BACKGROUND: The past decade has witnessed a recognition that unsafe criminal convictions may be occasioned by unreliable confessions. AIMS: To present a case which illustrates the dangers of using abreaction interview techniques in a legal context and demonstrate the relevance of the memory distrust syndrome to an unsafe confession to murder. METHOD: We under took a detailed assessment of a person appealing against his original murder conviction, 'the appellant', and a careful scrutiny of all the relevant papers in the case. RESULTS: The appellant served 25 years in prison before his conviction was quashed as 'unsafe' on the basis of fresh psychological and psychiatric evidence. CONCLUSIONS: amnesia for an offence had been misdiagnosed, and the use of repeated abreaction interviews had further confused both the appellant and the original court. At the Appeal Court, the advice was that the man had experienced a form of source amnesia which resulted in an unreliable confession. ( info)

15/510. neuroimaging and behavioral correlates of recovery from mnestic block syndrome and other cognitive deteriorations.

    OBJECTIVE: We conducted a follow-up study on a patient with enduring psychic shock-induced cognitive impairment to study by neuropsychological and functional imaging methods the degree of his recovery process on the brain and cognitive levels. BACKGROUND: Based on the assumption that trauma and stress conditions can alter the functions of the nervous systems, we report on a patient whom we studied 2 and 12 months after he suffered "mnestic block syndrome" and additional cognitive deterioration symptoms. methods: We report on a patient studied 2 and 12 months after he suffered "mnestic block syndrome" and additional cognitive deterioration symptoms. magnetic resonance imaging and fluorodeoxyglucose positron emission tomography were used for neural and detailed neuropsychological testing for cognitive deficits. RESULTS: The patient initially manifested severe intellectual decline, including severe anterograde and retrograde amnesia. His symptoms were correlated with major, although selective, reductions in his brain metabolism (2-3 SD below those of controls). Presently, he shows a normal brain metabolism and has regained parts of his memory and many of his other intellectual capabilities. Nevertheless, he still has long-term memory impairments. CONCLUSIONS: This case demonstrates a close relation between brain metabolism and cognitive performance, with major deficits of both at 2 months and major recovery of both at 12 months after a shocking event. It can serve as an example for possible stress-related deteriorations in certain brain regions, which can be partly corrected by psychotherapeutic interventions, passing time, and favorable environmental conditions. ( info)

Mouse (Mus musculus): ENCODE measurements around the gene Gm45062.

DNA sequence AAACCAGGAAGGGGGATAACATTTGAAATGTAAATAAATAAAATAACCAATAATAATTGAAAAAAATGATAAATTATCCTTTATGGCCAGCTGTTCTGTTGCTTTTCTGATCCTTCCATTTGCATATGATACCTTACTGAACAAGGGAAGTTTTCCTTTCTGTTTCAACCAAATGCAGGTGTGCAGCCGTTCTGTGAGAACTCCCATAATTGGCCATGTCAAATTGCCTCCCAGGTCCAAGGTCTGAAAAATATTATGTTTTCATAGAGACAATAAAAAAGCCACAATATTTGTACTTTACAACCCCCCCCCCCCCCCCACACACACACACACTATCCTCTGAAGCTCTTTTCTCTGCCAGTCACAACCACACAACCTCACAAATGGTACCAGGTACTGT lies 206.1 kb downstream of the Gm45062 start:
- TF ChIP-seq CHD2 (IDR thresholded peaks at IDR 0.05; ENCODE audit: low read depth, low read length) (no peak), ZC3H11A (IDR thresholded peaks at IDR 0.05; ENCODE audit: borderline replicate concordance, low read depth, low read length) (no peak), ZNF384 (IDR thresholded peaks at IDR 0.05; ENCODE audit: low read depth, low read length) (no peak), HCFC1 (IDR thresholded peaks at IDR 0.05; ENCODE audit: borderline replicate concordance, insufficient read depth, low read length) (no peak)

16/510. Amnesic syndrome with bilateral mesial temporal lobe involvement in Hashimoto's encephalopathy.

    A 25-year-old woman presented with a subacute confusional state, headaches, unsteadiness, myoclonus, seizures, and an amnesic syndrome as a manifestation of Hashimoto's encephalopathy. Investigations showed biochemical hypothyroidism, raised thyroid microsomal antibodies, and weakly positive antineuronal antibodies. A T2-weighted MRI of the brain showed bilateral symmetric areas of increased signal in the mesial temporal lobes and hippocampi that had a low signal intensity on T1-weighted imaging. Despite clinical and radiologic improvement after steroid and thyroid hormone replacement therapy, a severe amnesic syndrome with associated localized MRI abnormalities persists. ( info)